Mitt Romney appeared in the Pittsburgh area yesterday, and participated in a "tax day roundtable" with eight regular folks at a park bench. Unfortunately for the presumptive Republican nominee, they didn't stick to the script.
I realize it's setting the bar too low, but Romney probably deserves at least some credit for speaking to voters who hadn't been told what to say in advance. But spontaneity comes with a price -- these Pittsburgh-area voters said they don't want to see cuts to education and they're comfortable with some tax increases.
ThinkProgress posted a video of the chat.
Remember. this was "tax day," and Romney probably hoped to hear these folks complain about crushing tax burdens and their deep desire to slash public investments. But they didn't -- one participant said, "I don't like to see cuts made in anything in education," perhaps unaware of Romney's plan to make deep cuts in education.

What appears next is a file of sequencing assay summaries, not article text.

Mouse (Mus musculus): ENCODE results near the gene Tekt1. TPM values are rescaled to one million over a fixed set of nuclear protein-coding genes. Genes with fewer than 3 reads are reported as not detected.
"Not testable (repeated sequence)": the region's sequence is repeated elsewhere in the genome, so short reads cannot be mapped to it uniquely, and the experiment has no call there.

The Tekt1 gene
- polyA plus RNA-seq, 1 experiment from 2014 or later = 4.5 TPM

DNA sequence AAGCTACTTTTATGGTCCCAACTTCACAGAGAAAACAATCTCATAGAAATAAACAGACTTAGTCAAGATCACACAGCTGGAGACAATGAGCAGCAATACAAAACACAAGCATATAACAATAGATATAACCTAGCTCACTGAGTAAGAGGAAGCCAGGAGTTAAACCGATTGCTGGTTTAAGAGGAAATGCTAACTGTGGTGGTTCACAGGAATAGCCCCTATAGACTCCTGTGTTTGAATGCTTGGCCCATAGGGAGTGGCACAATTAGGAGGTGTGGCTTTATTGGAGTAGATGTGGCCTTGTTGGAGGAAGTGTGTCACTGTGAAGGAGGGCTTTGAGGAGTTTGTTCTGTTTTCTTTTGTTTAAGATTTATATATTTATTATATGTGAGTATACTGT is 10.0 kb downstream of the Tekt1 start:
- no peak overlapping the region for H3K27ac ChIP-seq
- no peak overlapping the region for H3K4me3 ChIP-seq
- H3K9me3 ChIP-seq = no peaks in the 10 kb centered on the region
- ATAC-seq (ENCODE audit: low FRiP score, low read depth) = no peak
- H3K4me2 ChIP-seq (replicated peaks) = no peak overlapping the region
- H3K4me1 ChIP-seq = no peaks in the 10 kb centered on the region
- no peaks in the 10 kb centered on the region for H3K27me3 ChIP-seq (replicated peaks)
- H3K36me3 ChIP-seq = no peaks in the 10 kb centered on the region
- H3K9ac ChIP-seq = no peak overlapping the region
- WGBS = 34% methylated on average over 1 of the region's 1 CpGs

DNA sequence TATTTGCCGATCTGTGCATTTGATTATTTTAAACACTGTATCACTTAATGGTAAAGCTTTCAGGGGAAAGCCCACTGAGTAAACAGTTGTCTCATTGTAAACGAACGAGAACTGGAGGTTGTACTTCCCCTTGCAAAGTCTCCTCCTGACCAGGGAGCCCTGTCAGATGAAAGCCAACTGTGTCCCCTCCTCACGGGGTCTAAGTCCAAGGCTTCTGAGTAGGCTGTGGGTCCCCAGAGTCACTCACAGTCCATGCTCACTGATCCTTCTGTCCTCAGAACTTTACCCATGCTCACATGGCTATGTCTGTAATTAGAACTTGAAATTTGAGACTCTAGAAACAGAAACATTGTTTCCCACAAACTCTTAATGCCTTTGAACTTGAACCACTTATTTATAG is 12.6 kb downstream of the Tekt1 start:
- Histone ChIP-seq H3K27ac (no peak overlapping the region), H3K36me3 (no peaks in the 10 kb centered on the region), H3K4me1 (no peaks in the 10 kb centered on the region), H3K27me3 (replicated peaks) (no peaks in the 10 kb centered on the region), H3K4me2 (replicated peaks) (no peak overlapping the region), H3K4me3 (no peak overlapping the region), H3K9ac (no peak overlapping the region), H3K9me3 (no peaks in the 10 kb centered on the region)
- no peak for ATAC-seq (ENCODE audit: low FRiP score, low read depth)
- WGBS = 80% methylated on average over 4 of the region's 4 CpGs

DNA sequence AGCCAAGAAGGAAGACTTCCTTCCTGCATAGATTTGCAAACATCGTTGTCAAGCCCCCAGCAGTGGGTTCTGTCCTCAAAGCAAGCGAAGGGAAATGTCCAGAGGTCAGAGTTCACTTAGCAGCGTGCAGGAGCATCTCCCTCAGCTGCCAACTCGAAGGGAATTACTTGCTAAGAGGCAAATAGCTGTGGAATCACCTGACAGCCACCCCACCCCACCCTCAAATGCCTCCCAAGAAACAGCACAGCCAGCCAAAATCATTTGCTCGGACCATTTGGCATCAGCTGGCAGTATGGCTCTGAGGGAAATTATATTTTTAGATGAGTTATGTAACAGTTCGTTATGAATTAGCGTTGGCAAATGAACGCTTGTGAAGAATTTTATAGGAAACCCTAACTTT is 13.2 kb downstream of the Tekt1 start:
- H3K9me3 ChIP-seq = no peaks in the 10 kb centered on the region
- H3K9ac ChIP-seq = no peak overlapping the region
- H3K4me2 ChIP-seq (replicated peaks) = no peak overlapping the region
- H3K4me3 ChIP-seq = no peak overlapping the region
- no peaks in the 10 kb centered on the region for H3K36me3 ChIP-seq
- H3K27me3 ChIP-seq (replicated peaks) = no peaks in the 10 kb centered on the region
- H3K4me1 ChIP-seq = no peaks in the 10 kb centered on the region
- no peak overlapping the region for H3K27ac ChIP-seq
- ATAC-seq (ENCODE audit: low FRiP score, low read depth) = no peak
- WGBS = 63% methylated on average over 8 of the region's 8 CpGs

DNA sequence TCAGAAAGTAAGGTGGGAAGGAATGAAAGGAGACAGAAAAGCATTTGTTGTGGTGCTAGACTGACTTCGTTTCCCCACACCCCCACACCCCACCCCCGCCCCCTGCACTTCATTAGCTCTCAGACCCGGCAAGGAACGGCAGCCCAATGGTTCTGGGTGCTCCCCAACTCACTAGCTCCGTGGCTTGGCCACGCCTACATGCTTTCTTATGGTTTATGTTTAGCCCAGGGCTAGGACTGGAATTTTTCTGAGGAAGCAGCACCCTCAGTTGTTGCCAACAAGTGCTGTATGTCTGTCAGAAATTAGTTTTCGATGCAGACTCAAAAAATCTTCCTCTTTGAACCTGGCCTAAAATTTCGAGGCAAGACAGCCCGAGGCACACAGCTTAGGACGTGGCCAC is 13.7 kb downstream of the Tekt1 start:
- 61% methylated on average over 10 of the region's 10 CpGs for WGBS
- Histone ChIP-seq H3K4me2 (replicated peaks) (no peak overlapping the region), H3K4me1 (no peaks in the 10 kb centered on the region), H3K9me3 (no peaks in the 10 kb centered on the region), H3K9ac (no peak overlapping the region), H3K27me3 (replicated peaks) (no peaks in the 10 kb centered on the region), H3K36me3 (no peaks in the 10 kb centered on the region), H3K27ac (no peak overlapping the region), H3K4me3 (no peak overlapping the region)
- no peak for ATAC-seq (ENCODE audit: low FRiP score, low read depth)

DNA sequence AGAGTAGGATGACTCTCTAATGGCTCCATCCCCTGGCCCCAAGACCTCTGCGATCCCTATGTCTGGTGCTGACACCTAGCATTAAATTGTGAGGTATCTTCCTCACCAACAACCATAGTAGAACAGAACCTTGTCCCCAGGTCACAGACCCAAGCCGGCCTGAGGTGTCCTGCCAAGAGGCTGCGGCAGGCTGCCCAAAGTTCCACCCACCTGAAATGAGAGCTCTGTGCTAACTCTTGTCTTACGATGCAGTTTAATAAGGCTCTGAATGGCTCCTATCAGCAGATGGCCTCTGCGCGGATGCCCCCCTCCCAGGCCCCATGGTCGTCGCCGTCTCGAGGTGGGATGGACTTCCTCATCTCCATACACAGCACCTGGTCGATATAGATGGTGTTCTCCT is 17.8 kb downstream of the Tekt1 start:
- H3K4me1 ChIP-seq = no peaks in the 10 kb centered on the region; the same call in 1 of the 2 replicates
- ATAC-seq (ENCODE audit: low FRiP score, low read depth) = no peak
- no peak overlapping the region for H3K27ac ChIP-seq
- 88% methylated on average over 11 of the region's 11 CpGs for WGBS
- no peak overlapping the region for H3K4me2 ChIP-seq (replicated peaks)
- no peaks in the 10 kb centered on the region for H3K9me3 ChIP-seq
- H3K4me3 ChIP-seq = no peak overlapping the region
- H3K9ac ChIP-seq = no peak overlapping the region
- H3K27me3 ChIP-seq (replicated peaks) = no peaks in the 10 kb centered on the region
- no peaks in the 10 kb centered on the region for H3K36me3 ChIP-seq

One man said, "None of us like to pay more taxes, but sometimes that's necessary." A woman added, "It's a necessary evil." The group nodded -- though Romney didn't -- as a third participant said, "Right, right."
Now, I don't know anything about these voters' political preferences, and for all I know, they'll all vote for Romney in November. But it was pretty entertaining to see Romney visit with "real Americans" on tax day, only to hear about their willingness to see higher taxes.
These were, after all, "a handful of hand-picked southwestern Pennsylvania voters" telling Romney the exact opposite of what he wanted to hear.